Federal Environment minister Tony Burke has used a new regulation to pour cold water on Victorian Government attempts to research cattle grazing as a tool to mitigate bushfire risk in the Alpine National Park.
On Friday Mr Burke introduced a new regulation under the Environment Protection and Biodiversity Conservation Act 1999 (EPBC Act) which will prevent the Baillieu Government from reintroducing cattle to the Alpine National Park in Victoria without proper assessment of the potential for environmental damage.
The regulation specifies that grazing of domestic stock including cattle would have a significant impact on the heritage values of the Australian Alps Heritage Area and that any future new grazing activities proposed in the Australian Alps Heritage Area, including the Alpine National Park, will need to be assessed under the EPBC Act.
In a media statement issued on Friday Mr Burke said the regulation meant the Gillard Government now had clear power to stop the Baillieu Government from introducing cattle into the national-heritage listed Alpine National Park without proper scrutiny.
"The Baillieu Government was wrong to reintroduce cattle to the Alpine National Park and has set a dangerous precedent for the management of national parks across Australia," Mr Burke said.
"The reintroduction of cattle to the Alpine National Park is the first time in generations anyone has tried to take backward steps in a National Park and I am opposed to it.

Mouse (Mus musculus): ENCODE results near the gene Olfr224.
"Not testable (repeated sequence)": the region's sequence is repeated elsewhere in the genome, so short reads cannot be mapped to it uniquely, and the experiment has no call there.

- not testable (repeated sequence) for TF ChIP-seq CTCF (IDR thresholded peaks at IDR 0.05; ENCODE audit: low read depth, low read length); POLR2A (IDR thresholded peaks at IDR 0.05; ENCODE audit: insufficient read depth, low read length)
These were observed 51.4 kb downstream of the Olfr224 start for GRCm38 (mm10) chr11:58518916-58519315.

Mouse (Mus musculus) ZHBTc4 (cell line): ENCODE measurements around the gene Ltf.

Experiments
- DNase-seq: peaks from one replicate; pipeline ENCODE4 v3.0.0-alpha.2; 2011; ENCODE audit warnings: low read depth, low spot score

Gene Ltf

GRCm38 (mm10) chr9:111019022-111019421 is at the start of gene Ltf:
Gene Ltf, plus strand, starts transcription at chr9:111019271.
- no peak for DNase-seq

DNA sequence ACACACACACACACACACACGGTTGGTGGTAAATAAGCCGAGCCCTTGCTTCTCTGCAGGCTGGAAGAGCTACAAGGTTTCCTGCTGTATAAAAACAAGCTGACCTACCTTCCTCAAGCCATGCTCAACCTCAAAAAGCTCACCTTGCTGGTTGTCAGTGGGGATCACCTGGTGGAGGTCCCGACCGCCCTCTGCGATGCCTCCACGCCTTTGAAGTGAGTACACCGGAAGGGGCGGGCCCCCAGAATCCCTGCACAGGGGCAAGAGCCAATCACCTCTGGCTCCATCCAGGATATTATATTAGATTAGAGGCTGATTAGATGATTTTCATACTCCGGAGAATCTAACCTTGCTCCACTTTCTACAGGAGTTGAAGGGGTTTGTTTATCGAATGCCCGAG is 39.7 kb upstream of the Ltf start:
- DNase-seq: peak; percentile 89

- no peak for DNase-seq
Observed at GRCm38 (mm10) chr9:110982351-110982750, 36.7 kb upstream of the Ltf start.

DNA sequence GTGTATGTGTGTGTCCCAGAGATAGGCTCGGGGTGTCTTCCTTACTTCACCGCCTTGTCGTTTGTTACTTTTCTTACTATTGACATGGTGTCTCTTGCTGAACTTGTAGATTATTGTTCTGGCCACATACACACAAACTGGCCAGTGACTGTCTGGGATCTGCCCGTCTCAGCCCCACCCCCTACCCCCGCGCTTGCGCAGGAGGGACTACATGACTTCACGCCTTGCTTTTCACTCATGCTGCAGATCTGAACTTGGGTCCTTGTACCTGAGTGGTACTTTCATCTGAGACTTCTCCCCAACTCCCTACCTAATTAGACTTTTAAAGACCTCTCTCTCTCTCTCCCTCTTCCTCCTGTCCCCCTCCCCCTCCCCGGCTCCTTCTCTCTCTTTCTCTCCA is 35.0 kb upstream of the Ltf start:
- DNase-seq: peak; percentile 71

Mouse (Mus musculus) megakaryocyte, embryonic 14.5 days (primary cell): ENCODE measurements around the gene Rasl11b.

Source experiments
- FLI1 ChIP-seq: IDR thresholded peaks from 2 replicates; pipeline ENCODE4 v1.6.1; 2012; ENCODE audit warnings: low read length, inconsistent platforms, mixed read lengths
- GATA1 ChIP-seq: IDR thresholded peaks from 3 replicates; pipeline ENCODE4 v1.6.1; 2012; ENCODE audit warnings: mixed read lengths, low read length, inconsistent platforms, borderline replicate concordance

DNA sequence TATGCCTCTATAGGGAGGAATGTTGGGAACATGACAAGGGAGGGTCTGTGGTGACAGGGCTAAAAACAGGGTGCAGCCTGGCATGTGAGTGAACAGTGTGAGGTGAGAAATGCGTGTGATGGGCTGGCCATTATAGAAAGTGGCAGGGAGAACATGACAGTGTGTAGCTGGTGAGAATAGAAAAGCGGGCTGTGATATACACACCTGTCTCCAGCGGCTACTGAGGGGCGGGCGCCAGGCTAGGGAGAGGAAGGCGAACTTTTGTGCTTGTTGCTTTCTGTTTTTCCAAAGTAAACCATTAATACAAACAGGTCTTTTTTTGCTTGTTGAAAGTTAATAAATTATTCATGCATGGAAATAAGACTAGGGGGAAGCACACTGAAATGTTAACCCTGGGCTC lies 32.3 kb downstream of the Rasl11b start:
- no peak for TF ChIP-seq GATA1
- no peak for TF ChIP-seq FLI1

"The Baillieu Government has been deliberately downgrading protection in a national park.
"This gives them the opportunity to put a silly policy on the shelf as a reminder of what not to do.
"This whole debacle has been another reminder that when the Liberals win the environment loses."
Victorian environment minister Ryan Smith issued a statement to the media blasting Federal Government’s lack of consultation on the issue.
"It continues the pattern of lack of consultation with any of the states on this issue," the statement said.
"Mr Burke didn't even have the courtesy to let the Victorian government know he was about to trample on states' rights in under 24 hours.
"We have always been prepared to work with the Commonwealth to supply any information they require however they have taken this action without any consultation."
The Victorian Government has indicated that it is considering its options in relation to the new Federal Regulation.
The Mountain Cattlemen’s Association told AAP news that generations of experience had shown that grazing reduces fuel loads, and that cutting off that option was short-sighted.
Mr Burke said he was also continuing to consult with state and territory governments on a proposed new regulation which would give extra protection to National Parks across Australia.
The Government is considering state and territory comments on the proposed regulation for additional protection and there will be some further consultation.